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How to name resources using qualifiers (HTML)

[ This article is for Windows 8.x and Windows Phone 8.x developers writing Windows Runtime apps. If you’re developing for Windows 10, see the latest documentation ]

You can name resources by using qualifiers. The qualifiers identify the context in which a version of a resource should be used.

Resource qualifiers

You can tailor your file and string resources to support multiple display scales, UI languages, high contrast settings, and more. Resource qualifiers are folder and filename modifiers that identify the context in which a particular version of a resource should be used.

The standard naming convention is


For example,


is loaded by referring to


Note  We recommend that you mark the default language on string resource files (such as en-US\resources.resw) and the default scale on images (such as logo.scale-100.png), even if these files will not be localized nor multiple resolution images provided.


Entire folder names are parsed for qualifiers. The folder names are then matched to a set of qualifiers or are considered part of the logical file path. The dotted segment in the file just before the file extension is considered a token that indicates qualifiers. Multiple qualifiers are separated by an underscore, and qualifiers are traditionally specified with their name and value (except language when used in a folder name).

App developers may choose to use either folder or file names to specify assets for a given set of contexts, or a mix of the two strategies depending on their workflow and the app's needs.

The correct resource is automatically chosen at run time based on each resource's qualifier and the current context. For example, you might provide the following assets:


Then, a user who prefers English (United States) on a Scale 140 display will see the en-us\logo.scale-140.png image. For details on resource selection in more complex fallback scenarios, see Resource Context.

The remaining sections of this topic detail the set of qualifiers and their possible values for each dimension supported by the resource infrastructure.

Important  The formats described here are for within the qualifier segment of a filename (or the folder name in the languages case). The one or more qualifiers should all appear as a segment within the complete filename that comes after the resource name, and before the file extension, as per this mostly-placeholder format: name.qualifiers.ext The dots (.) here are important because they provide the syntax separator between the segments. You can't use a dot character otherwise within any of the qualifier formats.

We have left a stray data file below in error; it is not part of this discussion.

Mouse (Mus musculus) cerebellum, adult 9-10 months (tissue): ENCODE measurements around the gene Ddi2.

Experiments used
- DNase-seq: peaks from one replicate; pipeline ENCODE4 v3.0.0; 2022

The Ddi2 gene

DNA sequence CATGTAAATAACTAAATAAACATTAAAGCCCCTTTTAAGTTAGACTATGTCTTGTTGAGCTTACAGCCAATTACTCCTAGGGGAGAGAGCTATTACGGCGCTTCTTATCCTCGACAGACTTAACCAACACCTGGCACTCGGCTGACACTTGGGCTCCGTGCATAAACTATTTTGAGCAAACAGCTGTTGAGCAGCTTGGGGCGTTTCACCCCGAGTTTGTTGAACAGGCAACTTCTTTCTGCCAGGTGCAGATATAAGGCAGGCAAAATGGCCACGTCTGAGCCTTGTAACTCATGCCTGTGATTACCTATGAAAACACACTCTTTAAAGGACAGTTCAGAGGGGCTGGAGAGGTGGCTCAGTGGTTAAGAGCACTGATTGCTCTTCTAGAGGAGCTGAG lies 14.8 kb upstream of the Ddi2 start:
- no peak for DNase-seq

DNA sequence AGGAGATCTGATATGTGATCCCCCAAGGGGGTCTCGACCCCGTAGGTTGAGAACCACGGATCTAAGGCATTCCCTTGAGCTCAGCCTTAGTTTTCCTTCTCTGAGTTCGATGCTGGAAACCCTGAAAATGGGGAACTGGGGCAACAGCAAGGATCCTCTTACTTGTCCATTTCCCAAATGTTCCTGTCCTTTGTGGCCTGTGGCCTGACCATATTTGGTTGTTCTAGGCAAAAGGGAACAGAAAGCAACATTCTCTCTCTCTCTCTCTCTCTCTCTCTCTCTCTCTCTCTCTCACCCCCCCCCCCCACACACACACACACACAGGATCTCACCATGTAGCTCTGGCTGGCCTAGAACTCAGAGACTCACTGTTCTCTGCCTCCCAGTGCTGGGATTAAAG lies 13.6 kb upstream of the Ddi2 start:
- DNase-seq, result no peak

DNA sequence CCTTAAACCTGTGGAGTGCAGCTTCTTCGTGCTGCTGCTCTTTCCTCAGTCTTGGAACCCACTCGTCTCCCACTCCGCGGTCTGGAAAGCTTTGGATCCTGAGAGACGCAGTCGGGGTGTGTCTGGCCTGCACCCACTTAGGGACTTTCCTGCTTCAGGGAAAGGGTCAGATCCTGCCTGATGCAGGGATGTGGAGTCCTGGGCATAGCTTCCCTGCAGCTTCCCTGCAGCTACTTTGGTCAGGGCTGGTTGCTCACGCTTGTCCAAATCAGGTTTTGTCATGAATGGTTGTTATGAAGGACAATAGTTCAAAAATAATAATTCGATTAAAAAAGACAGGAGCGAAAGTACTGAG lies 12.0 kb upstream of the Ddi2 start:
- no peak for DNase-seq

Language (app)

The language qualifier specifies the BCP-47 language of the resource. Filenames require the lang or language qualifier, along with the language tag, but folders only need the language tag. For a list of languages, see the IANA language subtag registry.

Folder name formats:

  • <Any BCP-47 language tag>
  • lang-<Any BCP-47 language tag>
  • language-<Any BCP-47 language tag>

Filename formats:

  • lang-<Any BCP-47 language tag>
  • language-<Any BCP-47 language tag>



The language qualifier is matched against the app language list. Changes to the app language at run time are propagated as events (see ResourceContext.QualifierValues). An app does not need to set or override the language.


The scale qualifier specifies the scale factor of the resource. This is typically used for images viewed on a higher-DPI device or when the app is zoomed. The scale of a resource matches the value of Windows.Graphics.Display.DisplayProperties.ResolutionScale or the next-largest scaled resource. If you use the scale qualifier on a resource, you should not use the targetsize qualifier.

Scale qualifiers:

  • scale-80 (only valid for resources specified in the app manifest)
  • scale-100
  • scale-140
  • scale-180 (Windows)
  • scale-240 (Windows Phone)

Changes to the scale at run time are propagated as events (see ResourceContext.QualifierValues).


The contrast qualifier specifies the contrast theme setting of the system. Standard is used when all high contrast themes are off. High is valid when in any high contrast mode. Black represents when images with a black background and white foreground are preferred. White represents when images with a white background and black foreground are preferred. High Contrast #1 and High Contrast #2 theme settings match the Black qualifier value.